But the truth is, success is far more than the figure you receive in a pay packet. It is the amount of people you impact, the positive changes you can implement, and your personal happiness too.

Considering this, how many rich businessmen/women are actually successful?

Money is not the start or end of success, so let’s not judge it by that standard.

Expectations of marriage and kids before 30 (or ever)

I come from a family where everyone did things the ‘right’ way. They got married in their mid twenties and had their first child by 30. And they are all still happily married.

Although I am really happy for them, for a long time I felt as though that was the bench mark for what I should achieve; and even though I felt resistance, I continued to tell people that I dreamt of children and marriage just like what I had experienced growing up.

Not to mention the amount of advertisements that put women in a motherly role in their 20s, or the increasing amount of people that ask me if I’m married or having children.

These are strangers that ask.

All of these things add up to make you feel ashamed.

But the truth is I am not ashamed. I am happy.

We don’t need marriage or children to be a whole person, and the quicker we accept that these aspects of life may not be a good fit for some people, the quicker we can move on with achieving our actual goals instead of feeling guilt over not achieving a goal we never set for ourselves.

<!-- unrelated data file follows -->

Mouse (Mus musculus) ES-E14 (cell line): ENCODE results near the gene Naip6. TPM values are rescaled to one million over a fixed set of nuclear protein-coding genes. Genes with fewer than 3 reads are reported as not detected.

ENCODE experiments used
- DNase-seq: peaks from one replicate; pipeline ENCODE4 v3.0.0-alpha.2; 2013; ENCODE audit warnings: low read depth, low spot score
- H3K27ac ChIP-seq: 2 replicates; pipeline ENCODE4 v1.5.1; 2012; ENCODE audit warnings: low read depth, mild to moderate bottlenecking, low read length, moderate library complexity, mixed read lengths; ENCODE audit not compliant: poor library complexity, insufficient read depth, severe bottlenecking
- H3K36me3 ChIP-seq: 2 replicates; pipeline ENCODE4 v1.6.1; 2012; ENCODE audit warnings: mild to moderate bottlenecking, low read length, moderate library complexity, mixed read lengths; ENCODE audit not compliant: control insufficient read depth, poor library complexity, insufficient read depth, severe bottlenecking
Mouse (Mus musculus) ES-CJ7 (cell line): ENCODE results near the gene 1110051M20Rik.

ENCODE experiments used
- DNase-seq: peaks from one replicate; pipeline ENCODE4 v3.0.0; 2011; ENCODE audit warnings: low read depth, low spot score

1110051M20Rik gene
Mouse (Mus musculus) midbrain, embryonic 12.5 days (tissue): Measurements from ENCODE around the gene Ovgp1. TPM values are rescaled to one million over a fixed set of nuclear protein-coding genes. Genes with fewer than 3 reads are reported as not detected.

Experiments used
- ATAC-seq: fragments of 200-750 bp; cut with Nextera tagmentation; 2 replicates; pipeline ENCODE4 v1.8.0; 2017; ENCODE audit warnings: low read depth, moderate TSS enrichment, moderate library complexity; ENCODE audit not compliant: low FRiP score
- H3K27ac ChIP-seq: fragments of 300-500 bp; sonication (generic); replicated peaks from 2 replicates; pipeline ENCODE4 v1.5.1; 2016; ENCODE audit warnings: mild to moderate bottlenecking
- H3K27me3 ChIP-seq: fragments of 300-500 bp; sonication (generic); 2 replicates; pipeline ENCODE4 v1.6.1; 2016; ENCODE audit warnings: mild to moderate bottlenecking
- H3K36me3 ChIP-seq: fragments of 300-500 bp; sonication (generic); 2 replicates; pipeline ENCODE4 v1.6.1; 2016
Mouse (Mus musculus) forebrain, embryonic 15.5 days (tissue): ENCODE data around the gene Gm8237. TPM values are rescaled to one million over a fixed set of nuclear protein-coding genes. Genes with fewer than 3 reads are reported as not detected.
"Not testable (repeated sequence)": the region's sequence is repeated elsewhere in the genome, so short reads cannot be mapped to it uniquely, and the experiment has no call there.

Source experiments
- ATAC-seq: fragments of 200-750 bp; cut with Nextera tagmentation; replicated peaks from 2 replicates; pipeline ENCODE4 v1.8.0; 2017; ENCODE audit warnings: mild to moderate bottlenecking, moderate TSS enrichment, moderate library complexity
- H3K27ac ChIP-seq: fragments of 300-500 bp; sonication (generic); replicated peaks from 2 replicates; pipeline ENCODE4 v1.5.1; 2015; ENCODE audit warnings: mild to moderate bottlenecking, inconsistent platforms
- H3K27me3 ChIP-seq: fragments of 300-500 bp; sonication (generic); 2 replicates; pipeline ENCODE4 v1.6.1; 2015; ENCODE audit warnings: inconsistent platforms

Body image affects your success

Alright, you may find it harder to be a successful super model unless you have a certain look.

But what about the 24329453795 other things we can pursue that has nothing to do with how we look?

Thankfully this is less of a problem in the US and UK, but I have been really surprised as the pressure on women here in Vietnam to wear heels, dresses and make up to work.

We should also probably admit that some of this pressure comes from ourselves. I know I used to spend an hour on make up in the morning, whereas no one would actually care if I wore make up or not to work in the UK.

Instead we could ignore the pressure to look amazing at work and spend that time actually being awesome at what we do!

Others’ needs come before ours

I think my Mum might be the worst culprit of this I know. Going hugely out of her way to help other people before getting around to doing what she needs to do for herself.